Community Foundation announces 32 Rapid Response grants have been awarded

In the second phase of Rapid Response Grants, the Foundation awarded 10 grants. A total of 32 COVID-19 Rapid Response grants has been awarded through two rounds of funding.

The Community Foundation has been working with past grantees & fundholders to identify ways to repurpose unused dollars to meet emerging needs brought on by COVID-19. We’ve also heard from many donors that want to support our community’s organizations during this crisis. Thanks to their generosity, The Community Foundation was able to open another funding round of Rapid Response Grants this week to immediately support Monroe County nonprofits to carry out their work.

In the second phase of Rapid Response Grants, the Foundation awarded 10 grants. A total of 32 COVID-19 Rapid Response grants has been awarded through two rounds of funding. This grant opportunity was opened to immediately support Monroe County nonprofits with grants of up to $2,500 through a streamlined evaluation process. Grant funds will be used immediately for supplies, equipment, remote-work technology, staffing, and to enable our local nonprofits to sustain capacity to serve our community.

Phase II Rapid Response Grant recipients:

  • Amethyst House
  • Area 10 Agency on Aging
  • Artisan Alley
  • Bloomington Meals on Wheels
  • Boys & Girls Clubs of Bloomington
  • Ivy Tech Foundation
  • Midway Music Speaks
  • Monroe County Humane Association
  • Stages Bloomington
  • Susie’s Place

Phase I Rapid Response Grant recipients:

  • All-Options Pregnancy Resource Center
  • American Red Cross Southeast Indiana Chapter
  • Bloomington Playwrights Project
  • Bloomington Symphony Orchestra
  • Buskirk-Chumley Theater Management
  • Catholic Charities
  • Community Kitchen of Monroe County
  • Courage to Change Sober Living
  • Habitat for Humanity of Monroe County
  • Healthnet
  • Hoosier Hills Food Bank
  • Middle Way House
  • Monroe County History Center
  • Monroe County United Ministries
  • Mother Hubbard’s Cupboard
  • New Leaf New Life
  • People and Animal Learning Services
  • Pets Alive
  • WFHB
  • Wheeler Mission Ministries
  • Women Writing for a Change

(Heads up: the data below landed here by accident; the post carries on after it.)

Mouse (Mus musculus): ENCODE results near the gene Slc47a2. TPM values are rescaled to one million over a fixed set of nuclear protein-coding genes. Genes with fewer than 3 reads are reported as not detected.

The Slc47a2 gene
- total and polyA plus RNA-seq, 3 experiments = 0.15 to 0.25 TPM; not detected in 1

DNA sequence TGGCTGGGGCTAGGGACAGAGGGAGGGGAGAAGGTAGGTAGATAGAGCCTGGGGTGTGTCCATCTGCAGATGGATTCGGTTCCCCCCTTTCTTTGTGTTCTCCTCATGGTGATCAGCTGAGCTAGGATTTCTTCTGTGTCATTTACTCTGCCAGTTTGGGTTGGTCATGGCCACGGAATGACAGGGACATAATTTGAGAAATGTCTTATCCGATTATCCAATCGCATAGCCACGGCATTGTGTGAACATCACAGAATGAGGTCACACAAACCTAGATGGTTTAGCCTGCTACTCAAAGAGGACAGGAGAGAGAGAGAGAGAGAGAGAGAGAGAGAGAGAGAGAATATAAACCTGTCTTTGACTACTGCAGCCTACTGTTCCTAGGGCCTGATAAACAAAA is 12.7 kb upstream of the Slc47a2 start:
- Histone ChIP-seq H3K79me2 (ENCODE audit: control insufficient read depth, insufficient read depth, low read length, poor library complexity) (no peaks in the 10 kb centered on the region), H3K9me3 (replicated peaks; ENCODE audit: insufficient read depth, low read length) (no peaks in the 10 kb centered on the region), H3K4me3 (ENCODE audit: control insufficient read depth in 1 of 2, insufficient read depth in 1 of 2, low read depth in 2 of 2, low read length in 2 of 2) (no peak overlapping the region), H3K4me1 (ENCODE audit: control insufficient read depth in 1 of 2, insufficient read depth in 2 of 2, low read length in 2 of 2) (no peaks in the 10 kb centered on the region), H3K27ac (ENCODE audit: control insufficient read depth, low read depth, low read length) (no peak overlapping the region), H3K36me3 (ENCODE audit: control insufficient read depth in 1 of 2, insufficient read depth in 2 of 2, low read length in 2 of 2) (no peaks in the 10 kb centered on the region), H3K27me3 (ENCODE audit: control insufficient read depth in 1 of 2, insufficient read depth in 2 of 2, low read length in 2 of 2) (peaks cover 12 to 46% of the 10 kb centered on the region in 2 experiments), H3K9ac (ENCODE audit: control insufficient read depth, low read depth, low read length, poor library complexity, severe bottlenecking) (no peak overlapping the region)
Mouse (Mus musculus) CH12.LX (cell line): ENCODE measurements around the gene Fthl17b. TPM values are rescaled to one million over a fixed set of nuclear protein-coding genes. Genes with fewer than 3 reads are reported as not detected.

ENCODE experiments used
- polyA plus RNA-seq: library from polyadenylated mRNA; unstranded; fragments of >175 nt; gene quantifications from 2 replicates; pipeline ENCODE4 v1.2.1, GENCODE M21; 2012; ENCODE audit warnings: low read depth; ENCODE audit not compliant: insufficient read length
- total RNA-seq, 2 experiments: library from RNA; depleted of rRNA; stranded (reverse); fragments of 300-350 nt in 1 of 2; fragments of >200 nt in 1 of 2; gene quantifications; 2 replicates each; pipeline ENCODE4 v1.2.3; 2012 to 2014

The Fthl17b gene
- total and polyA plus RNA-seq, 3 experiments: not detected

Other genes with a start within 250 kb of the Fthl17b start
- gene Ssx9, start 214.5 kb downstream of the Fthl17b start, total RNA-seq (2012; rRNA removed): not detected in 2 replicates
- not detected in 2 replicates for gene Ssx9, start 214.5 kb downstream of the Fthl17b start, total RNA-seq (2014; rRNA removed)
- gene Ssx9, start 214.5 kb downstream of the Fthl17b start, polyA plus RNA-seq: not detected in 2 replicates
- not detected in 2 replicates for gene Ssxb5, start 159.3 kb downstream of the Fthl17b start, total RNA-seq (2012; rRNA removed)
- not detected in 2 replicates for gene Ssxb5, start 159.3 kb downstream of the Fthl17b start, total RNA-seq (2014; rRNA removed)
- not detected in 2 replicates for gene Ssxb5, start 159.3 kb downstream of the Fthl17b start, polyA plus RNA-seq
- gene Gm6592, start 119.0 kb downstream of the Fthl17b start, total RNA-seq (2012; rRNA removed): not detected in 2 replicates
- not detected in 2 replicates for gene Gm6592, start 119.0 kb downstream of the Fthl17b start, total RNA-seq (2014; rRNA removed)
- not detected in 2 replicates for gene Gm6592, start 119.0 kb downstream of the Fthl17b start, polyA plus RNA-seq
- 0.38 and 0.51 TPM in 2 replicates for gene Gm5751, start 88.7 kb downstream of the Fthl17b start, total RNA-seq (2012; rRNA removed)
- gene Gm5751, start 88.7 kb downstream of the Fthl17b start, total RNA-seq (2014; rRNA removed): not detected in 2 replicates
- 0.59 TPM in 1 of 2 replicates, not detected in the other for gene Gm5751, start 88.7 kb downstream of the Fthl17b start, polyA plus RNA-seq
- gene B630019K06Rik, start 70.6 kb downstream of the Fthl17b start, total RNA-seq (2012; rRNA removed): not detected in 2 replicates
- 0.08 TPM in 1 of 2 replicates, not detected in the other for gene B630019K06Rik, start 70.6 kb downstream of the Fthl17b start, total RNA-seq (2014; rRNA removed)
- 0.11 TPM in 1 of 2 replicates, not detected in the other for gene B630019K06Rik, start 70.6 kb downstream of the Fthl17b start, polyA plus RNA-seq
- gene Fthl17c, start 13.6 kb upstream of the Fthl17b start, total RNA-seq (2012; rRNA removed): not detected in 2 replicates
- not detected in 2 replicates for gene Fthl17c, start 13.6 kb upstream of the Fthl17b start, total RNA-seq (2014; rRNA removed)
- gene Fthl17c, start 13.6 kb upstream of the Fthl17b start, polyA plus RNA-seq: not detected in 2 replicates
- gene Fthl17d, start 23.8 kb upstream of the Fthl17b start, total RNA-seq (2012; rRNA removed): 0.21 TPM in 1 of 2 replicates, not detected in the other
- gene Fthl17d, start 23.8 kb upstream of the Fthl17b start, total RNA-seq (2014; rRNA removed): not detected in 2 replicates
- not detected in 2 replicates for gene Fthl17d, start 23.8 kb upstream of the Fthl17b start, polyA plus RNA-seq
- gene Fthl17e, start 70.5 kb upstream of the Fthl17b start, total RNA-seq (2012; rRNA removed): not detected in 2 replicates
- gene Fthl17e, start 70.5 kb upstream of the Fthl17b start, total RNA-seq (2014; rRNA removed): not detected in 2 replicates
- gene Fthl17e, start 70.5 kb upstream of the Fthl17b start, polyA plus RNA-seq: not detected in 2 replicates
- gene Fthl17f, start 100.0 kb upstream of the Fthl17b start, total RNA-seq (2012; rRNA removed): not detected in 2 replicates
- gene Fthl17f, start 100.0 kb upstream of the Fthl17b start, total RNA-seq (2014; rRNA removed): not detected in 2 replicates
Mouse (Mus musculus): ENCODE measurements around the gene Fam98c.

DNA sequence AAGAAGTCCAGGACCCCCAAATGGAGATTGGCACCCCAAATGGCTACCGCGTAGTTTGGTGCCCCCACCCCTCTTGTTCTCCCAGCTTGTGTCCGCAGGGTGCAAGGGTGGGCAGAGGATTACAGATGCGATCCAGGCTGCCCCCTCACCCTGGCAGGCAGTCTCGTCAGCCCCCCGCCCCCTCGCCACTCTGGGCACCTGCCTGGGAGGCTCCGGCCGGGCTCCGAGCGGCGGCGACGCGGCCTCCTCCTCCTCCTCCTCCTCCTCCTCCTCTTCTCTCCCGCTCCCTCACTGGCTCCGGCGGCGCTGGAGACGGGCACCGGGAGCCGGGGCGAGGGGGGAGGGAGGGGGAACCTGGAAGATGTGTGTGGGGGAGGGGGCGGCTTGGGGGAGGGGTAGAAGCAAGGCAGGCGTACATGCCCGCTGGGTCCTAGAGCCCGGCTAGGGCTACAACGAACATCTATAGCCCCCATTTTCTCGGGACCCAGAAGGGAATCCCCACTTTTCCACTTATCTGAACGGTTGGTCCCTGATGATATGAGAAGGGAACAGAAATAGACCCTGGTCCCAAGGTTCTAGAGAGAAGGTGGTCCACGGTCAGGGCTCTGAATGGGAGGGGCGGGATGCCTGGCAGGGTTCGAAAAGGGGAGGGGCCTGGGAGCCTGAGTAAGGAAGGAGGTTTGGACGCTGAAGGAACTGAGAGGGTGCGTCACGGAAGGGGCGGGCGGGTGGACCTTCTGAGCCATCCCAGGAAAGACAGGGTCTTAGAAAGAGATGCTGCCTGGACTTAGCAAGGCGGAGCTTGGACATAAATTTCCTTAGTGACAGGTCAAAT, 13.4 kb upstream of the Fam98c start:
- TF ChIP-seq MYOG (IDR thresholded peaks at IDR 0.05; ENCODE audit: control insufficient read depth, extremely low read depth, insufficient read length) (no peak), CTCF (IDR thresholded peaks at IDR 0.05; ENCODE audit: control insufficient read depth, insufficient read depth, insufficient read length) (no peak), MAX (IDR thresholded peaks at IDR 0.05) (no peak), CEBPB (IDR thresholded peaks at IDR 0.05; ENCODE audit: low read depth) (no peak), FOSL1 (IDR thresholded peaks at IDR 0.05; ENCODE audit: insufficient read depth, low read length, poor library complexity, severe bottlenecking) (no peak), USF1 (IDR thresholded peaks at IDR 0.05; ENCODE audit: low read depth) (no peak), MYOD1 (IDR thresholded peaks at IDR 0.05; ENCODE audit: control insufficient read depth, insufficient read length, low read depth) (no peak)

• WonderLab

“The Community Foundation is proud to be working in parallel with our philanthropic partners to address the emergent needs of local organizations during this early phase of the COVID-19 pandemic,” said President and CEO Tina Peterson. “Both the large grant the Foundation made to the United Way COVID-19 Emergency Relief Fund and the Rapid Response Grants are meant to ensure that essential organizations have the capacity to lean in during this time of crisis. The Foundation is exploring everything possibility for creatively deploying its resources to support those who call our community home.”

The Community Foundation received 56 Rapid Response grant requests in the two rounds of funding. At this time, Rapid Response Grant applications are currently closed. If you have questions, please contact Program Director Marcus Whited at marcus@cfbmc.org.

Call out for care: childcare a critical need for essential employees and their families

Over 230 children of essential workers are in urgent need of childcare in Monroe County. These families include parents or guardians working as health care providers, first responders, or pharmacists. They are making essential medical products, providing sanitation services, or stocking shelves at grocery stores. In each instance, these indispensable workers need the community’s support to ensure their children are well-cared for while they serve the essential needs of Monroe County residents.

“It is critical that we rally around the families of essential workers,” said City of Bloomington Mayor John Hamilton. “We have childcare providers and others that are willing to reopen existing sites or create emergency childcare locations. However, we need staffing to make this possible. If you are a healthy adult with the capacity and skill set to help, we hope you will step forward and generously provide your talents to care for children in our community during this unprecedented crisis.”

In an effort to assist essential working families and employers, the Community Foundation’s Monroe Smart Start program has developed a tool for healthy childcare workers, educators, teachers, college students, or others with childcare experience to sign up for paid employment opportunities. Those interested in employment can indicate their interest to provide childcare at: https://www.monroesmartstart.org/providers/emergency-childcare

The names of interested individuals will be provided to local childcare providers or employers assisting their staff to find care for their children. Childcare opportunities can be either part- or full-time. Those signing up to help can specify ages of children with whom they are interested in working (6 weeks to age 5, or ages 6-12), and if they would prefer to work in homes or childcare centers. Once information is exchanged, families and/or childcare programs/organizations will work with the potential childcare employee to agree upon hourly wage, work hours, and terms of employment.